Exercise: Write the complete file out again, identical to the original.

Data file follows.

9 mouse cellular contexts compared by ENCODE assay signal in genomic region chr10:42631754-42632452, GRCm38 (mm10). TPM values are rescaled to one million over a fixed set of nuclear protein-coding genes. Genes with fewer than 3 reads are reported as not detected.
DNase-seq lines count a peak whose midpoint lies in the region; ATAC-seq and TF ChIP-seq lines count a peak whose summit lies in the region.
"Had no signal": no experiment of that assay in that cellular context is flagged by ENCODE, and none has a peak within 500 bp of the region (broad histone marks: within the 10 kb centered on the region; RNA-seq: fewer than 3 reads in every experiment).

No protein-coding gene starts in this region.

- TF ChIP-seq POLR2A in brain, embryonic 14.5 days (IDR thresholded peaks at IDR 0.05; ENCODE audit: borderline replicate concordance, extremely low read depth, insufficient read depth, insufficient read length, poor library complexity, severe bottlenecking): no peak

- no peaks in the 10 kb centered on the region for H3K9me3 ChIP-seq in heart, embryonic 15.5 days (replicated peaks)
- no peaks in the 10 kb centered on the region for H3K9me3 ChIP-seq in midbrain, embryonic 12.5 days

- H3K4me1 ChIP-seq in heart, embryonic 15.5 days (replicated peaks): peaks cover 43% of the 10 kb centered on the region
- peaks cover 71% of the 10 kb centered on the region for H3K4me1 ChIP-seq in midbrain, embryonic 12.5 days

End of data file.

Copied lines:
9 mouse cellular contexts compared by ENCODE assay signal in genomic region chr10:42631754-42632452, GRCm38 (mm10). TPM values are rescaled to one million over a fixed set of nuclear protein-coding genes. Genes with fewer than 3 reads are reported as not detected.
DNase-seq lines count a peak whose midpoint lies in the region; ATAC-seq and TF ChIP-seq lines count a peak whose summit lies in the region.
"Had no signal": no experiment of that assay in that cellular context is flagged by ENCODE, and none has a peak within 500 bp of the region (broad histone marks: within the 10 kb centered on the region; RNA-seq: fewer than 3 reads in every experiment).

No protein-coding gene starts in this region.

- TF ChIP-seq POLR2A in brain, embryonic 14.5 days (IDR thresholded peaks at IDR 0.05; ENCODE audit: borderline replicate concordance, extremely low read depth, insufficient read depth, insufficient read length, poor library complexity, severe bottlenecking): no peak

- no peaks in the 10 kb centered on the region for H3K9me3 ChIP-seq in heart, embryonic 15.5 days (replicated peaks)
- no peaks in the 10 kb centered on the region for H3K9me3 ChIP-seq in midbrain, embryonic 12.5 days

- H3K4me1 ChIP-seq in heart, embryonic 15.5 days (replicated peaks): peaks cover 43% of the 10 kb centered on the region
- peaks cover 71% of the 10 kb centered on the region for H3K4me1 ChIP-seq in midbrain, embryonic 12.5 days